The Regent’s Canal

The Regent’s Canal has been London’s other water highway since 1820. It is a peaceful haven well-loved by boaters, walkers and cyclists to escape the capital’s busy streets. In a walk along the canal you will find a canal tunnel, wildlife and boats.

The canal with towing path on the left, modern building on the right, boats on the bank
The Regent’s Canal in King’s Cross

Together with the Grand Junction Canal and the associated routes to the Midlands and north, The Regent’s Canal carried huge quantities of timber, coal, building materials and foodstuffs into and out of London. In fact long-distance traffic continued to use the canal into the 1960s. However, by the time the canal was nationalised in 1948, commercial traffic had started to dwindle.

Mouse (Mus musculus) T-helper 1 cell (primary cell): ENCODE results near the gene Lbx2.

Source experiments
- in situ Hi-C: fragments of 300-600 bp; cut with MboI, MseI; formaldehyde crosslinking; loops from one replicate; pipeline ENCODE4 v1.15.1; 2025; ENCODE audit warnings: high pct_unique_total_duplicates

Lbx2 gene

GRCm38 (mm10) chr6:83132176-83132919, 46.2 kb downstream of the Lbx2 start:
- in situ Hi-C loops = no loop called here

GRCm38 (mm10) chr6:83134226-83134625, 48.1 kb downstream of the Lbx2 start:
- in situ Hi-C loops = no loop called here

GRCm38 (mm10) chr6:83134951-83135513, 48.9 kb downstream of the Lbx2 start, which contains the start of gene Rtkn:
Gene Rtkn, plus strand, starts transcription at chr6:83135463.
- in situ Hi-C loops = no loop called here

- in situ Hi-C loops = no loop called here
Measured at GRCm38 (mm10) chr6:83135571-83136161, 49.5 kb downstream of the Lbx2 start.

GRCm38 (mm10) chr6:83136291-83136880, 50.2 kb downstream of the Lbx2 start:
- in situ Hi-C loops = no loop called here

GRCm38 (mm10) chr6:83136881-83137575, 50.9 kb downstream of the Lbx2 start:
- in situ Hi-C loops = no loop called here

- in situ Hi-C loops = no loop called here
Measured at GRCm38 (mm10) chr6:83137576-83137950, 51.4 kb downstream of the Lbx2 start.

Tunnel portal with canal to the fore. A small light at other end of tunnel is visible.
Islington Tunnel, Regent’s Canal.

The canal links a diverse cross-section of London’s attractions. From the colourful collection of narrowboats at Little Venice, it runs on through Regent’s Park. Here it is overlooked by a vast aviary – part of London Zoo. In Camden, it passes the craft stalls and quirky clothing shops of the famous market, a centre for London’s alternative culture. After the buzz of Camden there are quieter reaches, but the canal is still at the heart of a vibrant cultural scene. As it continues towards the East End, it passes close by many small independent art galleries and studios, displaying exciting and cutting-edge work.

Do not miss the chance to walk along The Regent’s Canal and join one the the guided boat trips  through the tunnel, with a museum guide. Tickets include a museum visit at a very reasonable charge.

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